It's a typical one-story brick ranch house in Gentilly's Filmore Gardens, filled with music, books and family mementos.

But it's not a home. The nonprofit Levees.org bought the 2,000-square-foot ranch house in Gentilly with the intention of cleaning it up and then making it look wrecked, the way devastating floods wrecked New Orleans 13 years ago.

The house at 4918 Warrington Drive is the Flooded House Museum, planned as a permanent reminder of the devastation wrought by the failure of floodwalls along the London Avenue Canal during Hurricane Katrina.

The group gathered at the house this week to mark Phase I of the exhibit. 

“We are so pleased to be able to introduce the public to the museum,” said Sandy Rosenthal, founder of Levees.org. “And we are so grateful to the Filmore Gardens Neighborhood Association for everything they have done for the project.”

The home, gutted to the studs, had stood vacant since Hurricane Katrina. Recently completed, Phase I involved cleaning up and framing the home’s interior, then furnishing the living room to reproduce a representative Gentilly home the day before the storm.

“There’s a family room and an adjacent room for listening to and playing music. Vinyl records, lots of books, souvenirs from family trips, family photos — everything you would have found in a typical home,” Rosenthal said.

On Sept. 5, when Phase II begins, artists will begin distressing the interior. When the exhibit is complete, visitors will be able to look inside through windows to view the staged but realistic destruction: a flooded home, post-Katrina.

Led by Gloria Decuir-Robert, the Filmore Gardens Neighborhood Association has played an integral role from the beginning, approving the concept and participating every step of the way.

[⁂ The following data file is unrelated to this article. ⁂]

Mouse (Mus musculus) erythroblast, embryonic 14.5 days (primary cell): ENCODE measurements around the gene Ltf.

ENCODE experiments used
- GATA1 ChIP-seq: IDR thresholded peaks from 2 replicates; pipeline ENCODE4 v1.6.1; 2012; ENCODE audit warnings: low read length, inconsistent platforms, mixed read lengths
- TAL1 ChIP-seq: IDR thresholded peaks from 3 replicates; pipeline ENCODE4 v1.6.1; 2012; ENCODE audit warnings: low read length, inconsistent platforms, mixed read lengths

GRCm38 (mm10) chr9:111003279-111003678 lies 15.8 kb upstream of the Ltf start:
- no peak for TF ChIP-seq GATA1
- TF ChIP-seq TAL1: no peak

Members vetted the furniture donations for staging the house and nixed a few items. They also advocated for additions.

At Decuir-Robert's urging, the house includes a few Zulu coconuts. A Times-Picayune is visible in the room as well, banner headlines announcing the impending hurricane.

"The idea was to show what would have been here on August 28, 2005, so people can get a sense of the families who lived here and what they lost,” said Rosenthal. 

Seen from the outside through a window, the space features a sofa and television, bookcases, and a violin and piano, among other items. 

Professional mixed-media artist Aaron Angelo is one of the volunteer artists who staged the house for this week’s event. Angelo lived in Algiers in 2005, evacuating with his family to St. Francisville for six weeks. While his home was not flooded, he saw the destruction firsthand. 

After Labor Day, Angelo will start working to “distress” the home’s interior to imitate what it may have looked like after the flood. The house itself has offered clues.

"The windows of the house are original to the time," he said. "The windows have the lines where the water marks receded. One of the things we are going to do as we work around the rest of the house is look to those as guidelines."

Levees.org was founded by Rosenthal and her teenage son, Stanford, while they were evacuated to Lafayette after Hurricane Katrina.

The mission of the nonprofit is to stem misinformation about the cause of the 2005 flood. It was often blamed on Katrina alone, or on the city's low-lying profile. Levees.org worked tirelessly to expose shoddy levees and neglect by the U.S. Army Corps of Engineers as the true cause of the devastation.

Warrington Drive has been a focal point of the nonprofit’s efforts since 2011, when the group erected a marker at the site of the 2005 floodwall breach that inundated the area with water and destroyed the homes of hundreds of residents.

Yards away from the Warrington Drive Flooded House Museum is an outdoor Levees.org exhibit. Large-scale graphics illustrate in detail how and where levees and floodwalls gave way when pressured by storm surge that flowed into the canals from Lake Pontchartrain.

The group’s first historical marker was installed a year earlier at the site where the floodwall failed on the 17th Street canal.